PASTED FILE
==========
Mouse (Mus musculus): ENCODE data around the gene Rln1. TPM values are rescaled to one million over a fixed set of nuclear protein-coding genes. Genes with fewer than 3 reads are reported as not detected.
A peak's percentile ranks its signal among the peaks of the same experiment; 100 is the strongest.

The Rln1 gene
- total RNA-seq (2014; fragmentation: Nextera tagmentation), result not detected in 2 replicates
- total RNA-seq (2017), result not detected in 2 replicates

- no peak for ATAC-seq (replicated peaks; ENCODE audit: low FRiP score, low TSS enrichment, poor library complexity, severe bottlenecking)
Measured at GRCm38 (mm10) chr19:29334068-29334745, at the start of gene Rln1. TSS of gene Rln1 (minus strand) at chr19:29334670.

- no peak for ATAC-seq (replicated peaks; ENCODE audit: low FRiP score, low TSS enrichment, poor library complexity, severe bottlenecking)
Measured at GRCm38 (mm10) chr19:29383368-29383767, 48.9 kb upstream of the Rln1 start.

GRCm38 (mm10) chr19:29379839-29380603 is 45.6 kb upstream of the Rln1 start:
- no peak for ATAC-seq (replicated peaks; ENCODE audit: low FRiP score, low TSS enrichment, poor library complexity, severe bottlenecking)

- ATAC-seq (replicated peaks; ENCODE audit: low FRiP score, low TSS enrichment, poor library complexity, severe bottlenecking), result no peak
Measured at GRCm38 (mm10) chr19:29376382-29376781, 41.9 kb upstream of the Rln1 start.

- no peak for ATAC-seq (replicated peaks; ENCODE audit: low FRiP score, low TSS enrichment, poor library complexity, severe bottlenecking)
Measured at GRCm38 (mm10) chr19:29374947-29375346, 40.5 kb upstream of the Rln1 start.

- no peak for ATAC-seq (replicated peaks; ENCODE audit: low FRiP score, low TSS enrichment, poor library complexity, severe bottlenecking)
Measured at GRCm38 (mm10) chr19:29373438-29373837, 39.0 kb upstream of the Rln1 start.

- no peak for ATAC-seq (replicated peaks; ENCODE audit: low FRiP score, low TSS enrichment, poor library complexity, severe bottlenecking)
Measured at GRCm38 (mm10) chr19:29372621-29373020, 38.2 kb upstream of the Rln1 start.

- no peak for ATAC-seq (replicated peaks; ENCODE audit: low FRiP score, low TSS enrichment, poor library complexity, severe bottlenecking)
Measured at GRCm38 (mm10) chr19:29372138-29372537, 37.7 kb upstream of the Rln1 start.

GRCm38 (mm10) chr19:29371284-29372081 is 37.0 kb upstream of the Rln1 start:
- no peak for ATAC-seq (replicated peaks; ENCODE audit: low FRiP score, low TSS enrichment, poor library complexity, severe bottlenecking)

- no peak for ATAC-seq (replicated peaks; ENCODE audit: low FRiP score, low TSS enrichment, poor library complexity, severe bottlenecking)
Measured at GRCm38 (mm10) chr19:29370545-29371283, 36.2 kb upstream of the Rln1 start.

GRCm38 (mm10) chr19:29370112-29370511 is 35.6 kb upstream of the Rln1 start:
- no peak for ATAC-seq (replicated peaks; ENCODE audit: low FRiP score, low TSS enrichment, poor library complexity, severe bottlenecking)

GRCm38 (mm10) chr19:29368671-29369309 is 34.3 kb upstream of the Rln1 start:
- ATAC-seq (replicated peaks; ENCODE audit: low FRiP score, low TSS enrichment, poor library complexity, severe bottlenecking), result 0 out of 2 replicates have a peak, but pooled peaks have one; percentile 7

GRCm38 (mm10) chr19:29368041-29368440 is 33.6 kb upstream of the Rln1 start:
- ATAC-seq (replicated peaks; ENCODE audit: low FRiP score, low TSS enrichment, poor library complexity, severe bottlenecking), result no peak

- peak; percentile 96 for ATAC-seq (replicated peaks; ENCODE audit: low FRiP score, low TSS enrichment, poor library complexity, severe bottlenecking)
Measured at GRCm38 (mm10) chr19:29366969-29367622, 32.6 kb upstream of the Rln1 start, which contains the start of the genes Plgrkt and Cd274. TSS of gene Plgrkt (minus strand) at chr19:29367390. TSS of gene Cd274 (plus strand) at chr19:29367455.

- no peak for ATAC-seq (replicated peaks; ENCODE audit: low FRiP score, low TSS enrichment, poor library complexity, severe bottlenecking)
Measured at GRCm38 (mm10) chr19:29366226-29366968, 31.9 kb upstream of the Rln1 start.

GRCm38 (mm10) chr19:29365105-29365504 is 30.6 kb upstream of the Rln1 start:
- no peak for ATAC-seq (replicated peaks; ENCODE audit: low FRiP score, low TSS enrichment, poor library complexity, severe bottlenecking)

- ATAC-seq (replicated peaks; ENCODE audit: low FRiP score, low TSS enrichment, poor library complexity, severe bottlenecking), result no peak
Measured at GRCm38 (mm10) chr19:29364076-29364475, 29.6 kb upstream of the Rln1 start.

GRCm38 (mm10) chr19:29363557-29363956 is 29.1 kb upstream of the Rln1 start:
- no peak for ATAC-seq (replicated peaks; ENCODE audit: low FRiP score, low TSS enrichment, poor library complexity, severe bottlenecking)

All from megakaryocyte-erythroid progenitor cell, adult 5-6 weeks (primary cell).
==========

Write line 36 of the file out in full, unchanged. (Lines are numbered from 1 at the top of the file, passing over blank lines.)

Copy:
GRCm38 (mm10) chr19:29365105-29365504 is 30.6 kb upstream of the Rln1 start: